Having a man die in your arms makes you question your life, says explorer Levison Wood
- Credit: Archant
Levison Wood heads to Ipswich Corn Exchange this month. He talks about the challenging, risky and often lonely life of a modern day explorer.
Every expedition has its lows as well as its highs; the monotony, knowing catastrophe could be waiting around every corner... There are always moments where you feel like walking away. That was never more true than on Levison’s Nile adventure.
“It was a long journey and it had a few disasters. We had a journalist, Matt Power, came out to write about the journey who sadly died of heat stroke on the way. You’ve got a lot of time to reflect and when you’ve been through something like that, had a man die in your arms, you do question what on Earth you’re playing at,” he recalls.
There have been a lot of close calls and scrapes, which he’s learnt to accept as part of the job; adding it wouldn’t be an expedition if there weren’t risks.
“I don’t go out looking for trouble but it does tend to find me. The car crashing off the edge of a cliff in Nepal was probably a low point, but I was so glad to be alive it really didn’t matter to be honest. We’d finished walking for the day and were looking for somewhere to stop. We got in a taxi and the brakes just failed.”
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It’s made worthwhile by the amazing things he gets to see and amazing people he meets.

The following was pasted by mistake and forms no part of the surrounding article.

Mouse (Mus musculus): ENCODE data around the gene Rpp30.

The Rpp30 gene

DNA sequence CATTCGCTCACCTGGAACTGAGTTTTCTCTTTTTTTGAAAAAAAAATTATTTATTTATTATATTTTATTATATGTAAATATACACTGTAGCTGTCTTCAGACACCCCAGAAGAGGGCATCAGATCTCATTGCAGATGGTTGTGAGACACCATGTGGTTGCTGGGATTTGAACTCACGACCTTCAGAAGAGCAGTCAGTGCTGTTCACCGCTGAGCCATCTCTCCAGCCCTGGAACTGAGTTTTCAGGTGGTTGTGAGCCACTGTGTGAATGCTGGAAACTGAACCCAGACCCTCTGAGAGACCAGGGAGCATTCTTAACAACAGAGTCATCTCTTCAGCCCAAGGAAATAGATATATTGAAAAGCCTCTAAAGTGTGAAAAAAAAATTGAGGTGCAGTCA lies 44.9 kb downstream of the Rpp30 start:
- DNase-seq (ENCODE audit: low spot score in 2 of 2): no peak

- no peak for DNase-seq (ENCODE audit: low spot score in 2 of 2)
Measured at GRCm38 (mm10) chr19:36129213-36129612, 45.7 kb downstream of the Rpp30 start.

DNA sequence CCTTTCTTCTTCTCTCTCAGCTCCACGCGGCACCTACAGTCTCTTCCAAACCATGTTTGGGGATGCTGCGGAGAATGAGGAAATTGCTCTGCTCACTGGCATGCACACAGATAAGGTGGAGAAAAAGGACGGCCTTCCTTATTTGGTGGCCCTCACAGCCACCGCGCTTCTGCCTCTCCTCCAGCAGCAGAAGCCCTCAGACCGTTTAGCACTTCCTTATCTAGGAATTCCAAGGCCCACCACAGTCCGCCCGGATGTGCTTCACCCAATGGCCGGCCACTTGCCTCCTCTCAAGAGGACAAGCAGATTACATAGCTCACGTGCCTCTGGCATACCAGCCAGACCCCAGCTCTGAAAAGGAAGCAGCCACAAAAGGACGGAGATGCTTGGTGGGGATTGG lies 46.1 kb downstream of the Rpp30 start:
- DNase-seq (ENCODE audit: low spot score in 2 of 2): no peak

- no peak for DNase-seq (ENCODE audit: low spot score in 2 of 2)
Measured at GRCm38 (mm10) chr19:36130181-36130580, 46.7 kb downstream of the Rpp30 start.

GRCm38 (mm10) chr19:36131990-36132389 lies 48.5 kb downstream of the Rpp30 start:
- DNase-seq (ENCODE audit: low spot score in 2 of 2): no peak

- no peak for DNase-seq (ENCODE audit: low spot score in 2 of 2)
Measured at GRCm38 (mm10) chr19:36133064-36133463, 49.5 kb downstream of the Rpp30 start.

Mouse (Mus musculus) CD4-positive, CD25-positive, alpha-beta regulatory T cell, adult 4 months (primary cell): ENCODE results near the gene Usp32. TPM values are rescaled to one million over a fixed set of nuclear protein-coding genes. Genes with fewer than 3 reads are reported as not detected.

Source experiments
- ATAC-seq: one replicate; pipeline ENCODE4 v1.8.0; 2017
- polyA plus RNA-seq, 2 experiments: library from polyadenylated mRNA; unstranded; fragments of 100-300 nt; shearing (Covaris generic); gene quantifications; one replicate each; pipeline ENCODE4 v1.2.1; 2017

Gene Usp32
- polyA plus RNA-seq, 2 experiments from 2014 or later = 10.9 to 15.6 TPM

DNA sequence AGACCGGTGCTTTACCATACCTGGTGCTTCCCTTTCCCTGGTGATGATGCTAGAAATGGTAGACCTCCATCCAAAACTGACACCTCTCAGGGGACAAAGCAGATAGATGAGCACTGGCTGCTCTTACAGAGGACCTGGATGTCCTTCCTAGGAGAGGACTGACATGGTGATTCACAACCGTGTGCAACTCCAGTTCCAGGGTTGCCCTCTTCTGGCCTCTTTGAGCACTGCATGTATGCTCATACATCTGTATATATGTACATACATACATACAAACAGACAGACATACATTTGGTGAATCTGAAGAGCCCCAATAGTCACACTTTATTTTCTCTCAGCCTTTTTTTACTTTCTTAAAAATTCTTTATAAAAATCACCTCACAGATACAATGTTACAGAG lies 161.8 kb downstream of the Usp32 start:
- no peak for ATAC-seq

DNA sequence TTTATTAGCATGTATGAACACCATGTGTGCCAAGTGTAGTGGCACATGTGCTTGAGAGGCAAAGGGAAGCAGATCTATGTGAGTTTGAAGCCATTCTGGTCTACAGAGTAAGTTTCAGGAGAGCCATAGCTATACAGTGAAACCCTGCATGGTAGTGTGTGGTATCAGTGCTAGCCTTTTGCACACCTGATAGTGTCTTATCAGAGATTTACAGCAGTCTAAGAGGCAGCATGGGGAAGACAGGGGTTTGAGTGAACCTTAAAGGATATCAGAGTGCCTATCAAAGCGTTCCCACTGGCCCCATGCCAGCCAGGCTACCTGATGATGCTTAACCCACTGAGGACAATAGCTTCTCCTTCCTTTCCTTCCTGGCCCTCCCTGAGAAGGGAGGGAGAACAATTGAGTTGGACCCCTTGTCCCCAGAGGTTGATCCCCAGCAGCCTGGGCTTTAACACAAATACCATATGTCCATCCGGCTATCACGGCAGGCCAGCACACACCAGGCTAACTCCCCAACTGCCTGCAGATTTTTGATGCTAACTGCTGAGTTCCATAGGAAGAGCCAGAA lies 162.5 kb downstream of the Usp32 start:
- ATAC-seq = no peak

“I met the Dalai Lama in the Himalayas, that was incredible, the normal people I walk with on a daily basis. I’m in a very privileged position and don’t ever feel sorry for myself even when it’s a bit rubbish. When you’re surrounded by extreme poverty and people just get on with their lives you kind of just realise that you don’t have much to complain about really.”
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The TV presenter wouldn’t change a thing, adding: “We are who we are because of what we’ve done, good or bad. I’d like to go back and see more of places but we’ve only got so much time and the world’s still a big place.”
He usually plans one big expedition a year, squeezing in writing for various newspapers and magazines as well as other trips. Last year he spent time on the frontline just outside Mosul, Iraq; taking photographs and writing about the state of affairs there for The Telegraph.
“The first time I went to Afghanistan I was 22. I hitchhiked across the country back in 2004. I’ve been kind of doing this for a long time. It sounds strange but it’s quite normal to me to go to places like that,” says Levison, whose first ever travel memory was of a holiday to Greece with his parents when he was four or five; recalling having to learn to ask the Greek shopkeeper for some sweets in Greek.
It’s a challenging, risky and at times lonely life. Sadly, says Levison, there’s little time for a personal life at the moment. The past three or four years have been a bit of a whirlwind.
“I’m living the dream I’ve had since I was a kid - I just never grew up. I’m prepared to make a few sacrifices at this stage in my life and to do what I really enjoy. It’s a real privilege to be able to do what I do but nothing comes for free and you do have to make choices. It’s all work at the moment, if you can call it work which I don’t to be honest. I consider it an incredible vocation.”